One of the greatest failures of national leadership in recent history is the failure to convince the American people of the urgency of our energy problems. Americans are willing to make sacrifices if they understand the reason for them and if they believe the sacrifices are fairly distributed. Right now, they think the working people are making the sacrifices while the big shots get richer. They are right.
Imports of oil from foreign countries should be kept at manageable levels. Increasing amounts of oil from remaining domestic and foreign sources should then be channeled into permanent storage facilities until we have accumulated at least an additional 30-day reserve supply.
If it becomes necessary, petroleum supplies available for consumption should be allocated by the federal energy agency to the individual states, using the basic formula developed through experience during the winter of the oil embargo. The 50 state energy offices have been preparing for the past year and a half to distribute oil locally to meet greatest needs.
If patriotic appeals and strict conservation measures prove to be inadequate to control consumption, standby excise taxes should be available to the President for selective imposition on petroleum products.
The price of all domestic oil should be kept below that of OPEC oil.
We should place the importation of oil under government authority to allow strict control of purchases and the auctioning of purchase orders.
To insure maximum protection for our consumers during the coming years of increasing energy shortages, antitrust laws must be rigidly enforced. Maximum disclosure of data on reserve supplies and production must be required.
Utility rates are up more than 40 percent in 2 years, while electric powerplants operate at about 35 percent efficiency. Electric power companies demand that their present customers finance huge construction projects while less than half of their present capacity is utilized. Some of their projections for annual power consumption increases are double even those of the federal energy agency administrator!
Unnecessary electrical powerplant construction should be stopped.
Advertising at consumers' expense to encourage increased consumption of electricity should be prohibited.
Rate structures which discourage total consumption and peak power demand should be established.
Additional major reductions in oil and natural gas consumption must be planned. Recently, government geologists slashed estimates of our offshore oil reserves by 80 percent and cut total national reserve estimates by 50 percent! We have at most a 35 year supply of oil in the world at present rates of consumption.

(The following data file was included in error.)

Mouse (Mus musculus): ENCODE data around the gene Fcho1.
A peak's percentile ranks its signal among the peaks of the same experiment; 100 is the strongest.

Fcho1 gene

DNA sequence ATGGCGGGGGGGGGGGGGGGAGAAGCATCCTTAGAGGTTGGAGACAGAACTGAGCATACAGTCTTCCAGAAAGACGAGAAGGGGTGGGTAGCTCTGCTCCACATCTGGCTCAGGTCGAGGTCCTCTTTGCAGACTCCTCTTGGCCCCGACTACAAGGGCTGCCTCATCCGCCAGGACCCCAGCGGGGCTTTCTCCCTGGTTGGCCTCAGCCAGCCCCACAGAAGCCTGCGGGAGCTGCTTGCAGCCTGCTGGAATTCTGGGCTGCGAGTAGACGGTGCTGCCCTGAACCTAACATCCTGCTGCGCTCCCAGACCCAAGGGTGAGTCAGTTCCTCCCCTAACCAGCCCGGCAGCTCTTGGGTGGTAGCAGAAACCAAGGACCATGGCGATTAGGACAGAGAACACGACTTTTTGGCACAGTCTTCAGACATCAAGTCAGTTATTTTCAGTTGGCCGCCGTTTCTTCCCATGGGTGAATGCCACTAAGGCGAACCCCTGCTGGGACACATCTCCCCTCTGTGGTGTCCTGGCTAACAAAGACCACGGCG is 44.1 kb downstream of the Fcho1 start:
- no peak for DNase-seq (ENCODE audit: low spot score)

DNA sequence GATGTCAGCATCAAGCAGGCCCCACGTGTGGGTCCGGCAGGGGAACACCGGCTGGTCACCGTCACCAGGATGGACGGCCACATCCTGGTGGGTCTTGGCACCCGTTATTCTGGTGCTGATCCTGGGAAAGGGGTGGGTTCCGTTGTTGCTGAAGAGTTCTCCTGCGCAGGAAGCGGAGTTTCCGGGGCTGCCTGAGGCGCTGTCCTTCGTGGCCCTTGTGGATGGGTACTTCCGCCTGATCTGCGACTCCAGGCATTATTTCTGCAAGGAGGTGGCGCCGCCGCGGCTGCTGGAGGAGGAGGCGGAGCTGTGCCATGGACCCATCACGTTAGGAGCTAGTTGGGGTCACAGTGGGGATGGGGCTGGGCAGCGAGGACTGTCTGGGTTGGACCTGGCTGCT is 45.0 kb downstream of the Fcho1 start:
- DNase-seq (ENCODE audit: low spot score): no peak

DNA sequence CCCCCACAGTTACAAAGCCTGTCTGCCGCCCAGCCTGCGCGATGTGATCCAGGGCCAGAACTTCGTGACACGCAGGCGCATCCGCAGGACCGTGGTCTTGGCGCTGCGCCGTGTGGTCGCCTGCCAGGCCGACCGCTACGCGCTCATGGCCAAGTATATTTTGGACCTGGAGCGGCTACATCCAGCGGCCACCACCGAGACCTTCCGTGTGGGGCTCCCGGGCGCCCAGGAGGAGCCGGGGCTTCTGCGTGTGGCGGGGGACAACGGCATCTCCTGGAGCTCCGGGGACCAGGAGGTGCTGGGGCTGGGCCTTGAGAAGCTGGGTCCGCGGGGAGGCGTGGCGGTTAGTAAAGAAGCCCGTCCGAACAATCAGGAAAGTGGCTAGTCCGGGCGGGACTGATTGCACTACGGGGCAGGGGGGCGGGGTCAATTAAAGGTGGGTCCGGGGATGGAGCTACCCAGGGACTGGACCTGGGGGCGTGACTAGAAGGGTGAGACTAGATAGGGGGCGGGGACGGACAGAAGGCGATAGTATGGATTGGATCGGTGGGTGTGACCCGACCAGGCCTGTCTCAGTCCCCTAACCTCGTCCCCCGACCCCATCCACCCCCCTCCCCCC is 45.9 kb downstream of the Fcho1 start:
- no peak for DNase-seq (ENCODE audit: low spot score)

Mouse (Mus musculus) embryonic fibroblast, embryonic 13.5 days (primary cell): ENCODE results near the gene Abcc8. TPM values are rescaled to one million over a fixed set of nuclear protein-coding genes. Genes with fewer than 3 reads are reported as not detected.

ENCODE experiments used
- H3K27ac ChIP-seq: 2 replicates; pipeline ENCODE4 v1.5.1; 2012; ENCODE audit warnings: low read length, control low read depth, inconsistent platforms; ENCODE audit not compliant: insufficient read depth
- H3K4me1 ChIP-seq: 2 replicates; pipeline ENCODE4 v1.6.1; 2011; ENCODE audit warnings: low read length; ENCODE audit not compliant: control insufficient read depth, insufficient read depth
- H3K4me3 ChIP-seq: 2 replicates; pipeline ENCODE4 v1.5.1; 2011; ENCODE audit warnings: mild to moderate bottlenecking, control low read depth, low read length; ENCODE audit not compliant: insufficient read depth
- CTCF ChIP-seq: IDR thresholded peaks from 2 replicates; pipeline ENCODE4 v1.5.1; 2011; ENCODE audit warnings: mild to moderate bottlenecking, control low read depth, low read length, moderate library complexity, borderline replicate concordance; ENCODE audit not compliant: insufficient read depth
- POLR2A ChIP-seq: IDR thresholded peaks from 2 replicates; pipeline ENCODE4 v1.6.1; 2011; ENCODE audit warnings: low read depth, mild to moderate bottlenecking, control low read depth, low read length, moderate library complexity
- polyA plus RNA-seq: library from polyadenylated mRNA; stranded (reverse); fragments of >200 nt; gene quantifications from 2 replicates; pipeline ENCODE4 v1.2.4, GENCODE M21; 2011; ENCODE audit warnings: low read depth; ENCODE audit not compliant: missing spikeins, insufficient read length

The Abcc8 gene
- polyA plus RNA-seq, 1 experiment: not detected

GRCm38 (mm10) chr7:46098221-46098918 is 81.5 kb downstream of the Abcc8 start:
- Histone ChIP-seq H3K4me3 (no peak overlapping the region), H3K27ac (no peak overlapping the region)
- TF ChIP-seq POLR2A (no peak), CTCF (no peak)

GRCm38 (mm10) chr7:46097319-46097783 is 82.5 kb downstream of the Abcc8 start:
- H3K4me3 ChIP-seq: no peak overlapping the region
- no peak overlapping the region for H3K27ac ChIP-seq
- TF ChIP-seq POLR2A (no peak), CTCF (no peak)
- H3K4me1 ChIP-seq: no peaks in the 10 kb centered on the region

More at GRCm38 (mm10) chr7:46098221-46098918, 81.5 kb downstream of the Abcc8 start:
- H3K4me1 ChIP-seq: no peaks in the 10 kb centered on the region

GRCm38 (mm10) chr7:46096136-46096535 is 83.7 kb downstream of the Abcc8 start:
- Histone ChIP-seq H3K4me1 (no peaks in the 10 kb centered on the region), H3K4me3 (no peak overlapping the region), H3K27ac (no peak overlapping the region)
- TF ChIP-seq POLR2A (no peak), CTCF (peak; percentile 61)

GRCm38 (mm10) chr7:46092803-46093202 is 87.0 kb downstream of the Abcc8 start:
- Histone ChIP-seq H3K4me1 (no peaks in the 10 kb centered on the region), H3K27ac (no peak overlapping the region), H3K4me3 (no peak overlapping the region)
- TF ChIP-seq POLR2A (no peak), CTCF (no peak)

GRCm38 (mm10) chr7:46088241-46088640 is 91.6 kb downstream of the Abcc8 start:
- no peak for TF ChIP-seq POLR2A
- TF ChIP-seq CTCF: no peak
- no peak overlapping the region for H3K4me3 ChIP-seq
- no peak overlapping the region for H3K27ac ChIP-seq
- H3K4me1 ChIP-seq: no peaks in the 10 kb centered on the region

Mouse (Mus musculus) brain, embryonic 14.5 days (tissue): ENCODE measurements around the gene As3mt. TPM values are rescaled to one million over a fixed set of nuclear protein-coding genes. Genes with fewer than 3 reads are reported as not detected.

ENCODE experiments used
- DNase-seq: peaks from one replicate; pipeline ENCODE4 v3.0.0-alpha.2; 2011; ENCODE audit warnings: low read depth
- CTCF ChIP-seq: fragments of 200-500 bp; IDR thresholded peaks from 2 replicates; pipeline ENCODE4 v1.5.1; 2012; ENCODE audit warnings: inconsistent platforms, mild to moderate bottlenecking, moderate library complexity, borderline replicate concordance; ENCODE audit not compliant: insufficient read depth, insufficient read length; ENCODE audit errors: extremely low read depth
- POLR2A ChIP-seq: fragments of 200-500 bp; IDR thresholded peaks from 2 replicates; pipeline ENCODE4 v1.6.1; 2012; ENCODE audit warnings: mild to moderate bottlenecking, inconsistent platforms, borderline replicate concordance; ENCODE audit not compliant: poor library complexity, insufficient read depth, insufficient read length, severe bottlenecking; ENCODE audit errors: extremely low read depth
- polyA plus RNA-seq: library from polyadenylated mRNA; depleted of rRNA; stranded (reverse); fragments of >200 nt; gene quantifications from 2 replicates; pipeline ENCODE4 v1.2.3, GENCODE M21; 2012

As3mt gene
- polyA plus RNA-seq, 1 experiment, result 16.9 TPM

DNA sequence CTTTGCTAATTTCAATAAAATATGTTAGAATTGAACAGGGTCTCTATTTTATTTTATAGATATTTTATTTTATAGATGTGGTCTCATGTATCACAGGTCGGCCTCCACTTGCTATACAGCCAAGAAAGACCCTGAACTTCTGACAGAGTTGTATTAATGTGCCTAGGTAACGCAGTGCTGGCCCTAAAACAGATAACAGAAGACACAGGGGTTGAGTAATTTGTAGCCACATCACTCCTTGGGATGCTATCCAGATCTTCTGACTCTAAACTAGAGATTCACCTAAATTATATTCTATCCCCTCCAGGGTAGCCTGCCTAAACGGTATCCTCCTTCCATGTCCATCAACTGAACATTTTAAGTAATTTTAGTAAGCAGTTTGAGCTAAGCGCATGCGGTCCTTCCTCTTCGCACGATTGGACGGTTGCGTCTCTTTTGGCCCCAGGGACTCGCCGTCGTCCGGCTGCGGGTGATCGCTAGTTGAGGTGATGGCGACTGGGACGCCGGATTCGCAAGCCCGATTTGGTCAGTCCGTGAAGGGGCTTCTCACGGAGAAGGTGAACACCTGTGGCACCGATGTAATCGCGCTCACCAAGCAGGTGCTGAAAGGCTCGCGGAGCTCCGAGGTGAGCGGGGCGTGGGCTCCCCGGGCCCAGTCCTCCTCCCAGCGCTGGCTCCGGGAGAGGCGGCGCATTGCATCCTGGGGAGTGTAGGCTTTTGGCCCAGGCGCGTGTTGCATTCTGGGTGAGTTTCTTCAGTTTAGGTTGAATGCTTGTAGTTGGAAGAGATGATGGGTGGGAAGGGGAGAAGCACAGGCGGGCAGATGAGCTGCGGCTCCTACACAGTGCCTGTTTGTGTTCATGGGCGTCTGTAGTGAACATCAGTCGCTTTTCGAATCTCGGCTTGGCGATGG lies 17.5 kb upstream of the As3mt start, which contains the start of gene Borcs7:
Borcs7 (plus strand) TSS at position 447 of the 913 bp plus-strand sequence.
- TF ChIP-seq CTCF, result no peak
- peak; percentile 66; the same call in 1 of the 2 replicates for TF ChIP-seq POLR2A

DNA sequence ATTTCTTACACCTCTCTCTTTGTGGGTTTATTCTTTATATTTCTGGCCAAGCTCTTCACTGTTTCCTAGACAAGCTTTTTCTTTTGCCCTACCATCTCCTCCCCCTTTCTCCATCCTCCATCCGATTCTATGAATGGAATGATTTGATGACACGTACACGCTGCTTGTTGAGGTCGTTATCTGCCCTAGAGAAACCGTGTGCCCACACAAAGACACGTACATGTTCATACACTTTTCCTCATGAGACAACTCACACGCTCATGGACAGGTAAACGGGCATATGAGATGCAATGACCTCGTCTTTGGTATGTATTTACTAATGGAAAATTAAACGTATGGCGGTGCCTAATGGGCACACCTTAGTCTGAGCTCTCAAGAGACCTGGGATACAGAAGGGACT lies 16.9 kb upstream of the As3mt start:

In a few years, oil and gas will be too valuable to be used for heating buildings or for generating electricity. Almost all of our dwindling supplies will be required for the production of fertilizer and petrochemicals and for transportation.
We must act now to reduce the enormous waste of these valuable products by legal mandate, patriotic appeals, and improved technology. If we do not, the inevitable pressures of rising prices and dwindling supplies will continue to disrupt our economy and punish those who can least afford it.
The potential for dramatic energy conservation remains untapped. Our energy waste in transportation is 85 percent, in generating electricity 65 percent. Overall, 50 percent of our energy is wasted.
When we had to cut our own wood to bum on the farm, we did not waste it.
We need: mandated motor vehicle efficiency standards; rigid enforcement of speed laws; efficiency standards and labeling for electrical appliances; mandatory improvements in building insulation; regulatory agency decisions that reduce fuel consumption; and similar conservation measures.
The federal government with all its agencies should set a national example in the conservation and proper use of energy.
In spite of growing dependence on other sources of power, fossil fuels will still be our main source of energy in the year 2000 A.D., with fusion power still in the developmental stage.
A major immediate need is to derive maximum energy from coal, while preserving environmental quality. We have at least a 200-year supply of clean and accessible coal. Power companies and industries must shift to this source of energy, and we must invest in improved mining efficiency, cleaner combustion technology, and a better transportation system for moving coal to its end users.
Substantial increases in coal production and utilization will only come with a stable regulatory climate. The recent veto of the strip mining bill merely prolonged the present climate of uncertainty.
We must also exploit the potential of solar energy in the construction of new homes and offices.